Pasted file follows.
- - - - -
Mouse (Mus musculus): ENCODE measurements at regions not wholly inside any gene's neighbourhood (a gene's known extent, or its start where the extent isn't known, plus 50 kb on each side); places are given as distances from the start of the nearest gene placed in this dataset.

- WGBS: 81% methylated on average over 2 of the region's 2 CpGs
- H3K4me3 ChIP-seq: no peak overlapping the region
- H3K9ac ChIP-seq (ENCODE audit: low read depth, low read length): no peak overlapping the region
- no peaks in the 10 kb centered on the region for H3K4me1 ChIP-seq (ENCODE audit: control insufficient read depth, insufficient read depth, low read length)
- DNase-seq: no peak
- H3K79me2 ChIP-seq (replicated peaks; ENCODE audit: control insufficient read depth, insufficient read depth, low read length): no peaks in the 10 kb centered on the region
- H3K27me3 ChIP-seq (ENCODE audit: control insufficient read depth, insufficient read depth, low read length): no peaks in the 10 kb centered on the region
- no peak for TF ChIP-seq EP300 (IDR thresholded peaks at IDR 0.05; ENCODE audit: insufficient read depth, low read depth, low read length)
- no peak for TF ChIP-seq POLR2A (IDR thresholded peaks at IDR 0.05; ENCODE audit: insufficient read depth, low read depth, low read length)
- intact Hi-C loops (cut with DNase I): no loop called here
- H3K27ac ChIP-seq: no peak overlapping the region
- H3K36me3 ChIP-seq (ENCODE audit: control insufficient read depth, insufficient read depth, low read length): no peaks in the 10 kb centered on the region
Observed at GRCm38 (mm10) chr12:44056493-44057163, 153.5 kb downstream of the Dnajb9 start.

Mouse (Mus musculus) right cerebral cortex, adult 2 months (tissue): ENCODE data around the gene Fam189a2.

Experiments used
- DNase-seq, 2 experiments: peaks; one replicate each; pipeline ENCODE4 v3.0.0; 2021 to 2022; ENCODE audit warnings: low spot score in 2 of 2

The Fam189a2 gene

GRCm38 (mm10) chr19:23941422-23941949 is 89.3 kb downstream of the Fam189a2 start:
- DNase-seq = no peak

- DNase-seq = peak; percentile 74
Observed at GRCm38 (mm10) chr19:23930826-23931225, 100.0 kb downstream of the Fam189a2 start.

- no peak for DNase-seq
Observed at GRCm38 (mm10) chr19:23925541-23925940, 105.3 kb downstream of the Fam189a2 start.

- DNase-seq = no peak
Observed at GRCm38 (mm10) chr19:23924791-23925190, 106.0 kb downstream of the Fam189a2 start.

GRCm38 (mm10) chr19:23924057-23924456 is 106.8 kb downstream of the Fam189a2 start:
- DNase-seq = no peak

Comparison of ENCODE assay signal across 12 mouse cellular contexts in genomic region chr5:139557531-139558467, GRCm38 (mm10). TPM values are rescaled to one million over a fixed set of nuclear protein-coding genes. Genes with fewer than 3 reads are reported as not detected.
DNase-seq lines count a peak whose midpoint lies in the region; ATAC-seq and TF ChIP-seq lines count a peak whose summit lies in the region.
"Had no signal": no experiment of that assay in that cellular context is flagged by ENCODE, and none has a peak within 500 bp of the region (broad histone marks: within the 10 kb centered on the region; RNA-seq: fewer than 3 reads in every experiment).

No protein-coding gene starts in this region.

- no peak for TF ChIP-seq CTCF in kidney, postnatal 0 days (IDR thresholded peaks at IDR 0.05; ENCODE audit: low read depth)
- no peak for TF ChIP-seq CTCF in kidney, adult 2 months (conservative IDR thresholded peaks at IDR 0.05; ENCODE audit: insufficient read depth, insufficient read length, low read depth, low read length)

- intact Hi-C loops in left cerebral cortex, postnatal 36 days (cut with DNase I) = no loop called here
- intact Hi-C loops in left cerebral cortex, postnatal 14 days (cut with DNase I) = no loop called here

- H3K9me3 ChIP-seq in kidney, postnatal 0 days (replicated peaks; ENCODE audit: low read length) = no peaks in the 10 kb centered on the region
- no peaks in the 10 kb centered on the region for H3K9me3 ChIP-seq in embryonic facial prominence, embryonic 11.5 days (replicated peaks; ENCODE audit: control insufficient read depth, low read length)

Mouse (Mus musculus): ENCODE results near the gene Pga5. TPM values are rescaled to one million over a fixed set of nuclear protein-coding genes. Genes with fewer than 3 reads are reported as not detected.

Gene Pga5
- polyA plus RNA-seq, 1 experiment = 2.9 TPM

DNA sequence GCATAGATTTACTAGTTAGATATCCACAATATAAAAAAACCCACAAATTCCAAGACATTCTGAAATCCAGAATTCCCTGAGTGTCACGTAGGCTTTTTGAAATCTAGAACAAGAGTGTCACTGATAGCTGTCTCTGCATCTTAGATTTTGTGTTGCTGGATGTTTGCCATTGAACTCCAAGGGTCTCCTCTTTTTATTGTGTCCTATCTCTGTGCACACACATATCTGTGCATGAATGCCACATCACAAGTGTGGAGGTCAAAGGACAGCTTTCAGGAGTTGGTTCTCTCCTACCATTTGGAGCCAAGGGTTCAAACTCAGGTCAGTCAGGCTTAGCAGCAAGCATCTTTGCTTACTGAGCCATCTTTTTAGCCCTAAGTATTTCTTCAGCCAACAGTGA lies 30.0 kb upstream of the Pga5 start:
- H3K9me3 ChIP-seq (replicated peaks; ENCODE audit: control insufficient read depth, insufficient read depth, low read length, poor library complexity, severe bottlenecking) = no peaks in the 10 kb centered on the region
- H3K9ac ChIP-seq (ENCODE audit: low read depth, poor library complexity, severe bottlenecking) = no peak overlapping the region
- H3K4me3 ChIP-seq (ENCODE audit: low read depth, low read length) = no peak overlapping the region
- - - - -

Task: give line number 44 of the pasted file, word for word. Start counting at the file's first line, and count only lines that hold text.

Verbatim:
- H3K9ac ChIP-seq (ENCODE audit: low read depth, poor library complexity, severe bottlenecking) = no peak overlapping the region